What Ron Paul is against is the unconstitutional use of foreign aid as it stands today but he was only given a few seconds in these debates to explain it.

    What is today's foreign aid?

    Below is from the Tenth Amendment center.

    Foreign aid is a system by which the American taxpayers are forced, in the name of national security or defense of the “free world,” or charity, or whatever the politicians tell us, to subsidize US export companies and prop up client states that are often ruled by dictators.

    Constitutionally, of course, none of this spending is authorized. The US Constitution was written under what is referred to as “positive grant.” In short, what this means is that the federal government is authorized to engage in only those activities specifically authorized by the Constitution. Positive = authorized activities. Grant = specifically listed.

    Just to make sure this principle was legally codified, the Tenth Amendment was included:
    “The powers not delegated to the United States by the Constitution, nor prohibited by it to the States, are reserved to the States respectively, or to the people.”
    There is no authorization to pay for spying in Mexico. There is no authorization to prop up dictators in places like Pakistan with your money. There is no authorization to spend your money on “military assistance” for other countries. There is no authorization to funnel money through the CIA to support regime changes. The Constitution was written in plain English – there is nothing there which authorizes the federal government to take your money and give it to foreign governments. For any reason.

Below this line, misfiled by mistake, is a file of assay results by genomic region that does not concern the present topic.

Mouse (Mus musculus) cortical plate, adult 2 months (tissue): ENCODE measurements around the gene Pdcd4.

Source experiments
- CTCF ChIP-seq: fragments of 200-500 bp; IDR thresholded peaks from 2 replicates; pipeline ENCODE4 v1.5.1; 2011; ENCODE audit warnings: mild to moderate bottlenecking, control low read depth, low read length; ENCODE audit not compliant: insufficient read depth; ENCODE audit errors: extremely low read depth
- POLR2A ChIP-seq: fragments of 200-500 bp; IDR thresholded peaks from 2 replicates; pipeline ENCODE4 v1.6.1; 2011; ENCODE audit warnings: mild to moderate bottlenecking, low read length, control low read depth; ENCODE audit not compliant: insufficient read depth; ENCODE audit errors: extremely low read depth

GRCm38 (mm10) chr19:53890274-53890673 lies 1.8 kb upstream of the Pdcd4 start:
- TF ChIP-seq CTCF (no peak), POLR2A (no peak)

It was never a matter of whether Ron Paul opposed foreign aid to Israel though the corporate media and his political opponents worked hard to make it look that way. The plain truth of it is . . .


    Congressman Ron Paul opposes foreign aid to all countries on constitutional, practical, and moral grounds. Constitutionally, Congressman Paul notes that the document that created our country does not grant permission to Congress or the President to authorize funds to be taken from the national treasure and given to foreign countries. He also cites the statements of some of the founding fathers who warned the US to steer clear of foreign entanglements.

    On a moral ground, Congressman Paul opposes foreign aid as it takes money from poor people in rich countries and gives it to rich people in foreign countries. Congressman Paul notes that the morality of taking money from people of the United States to be given to those in other countries is not moral or benevolent, especially when the US does not have enough money to pay for it's own needs.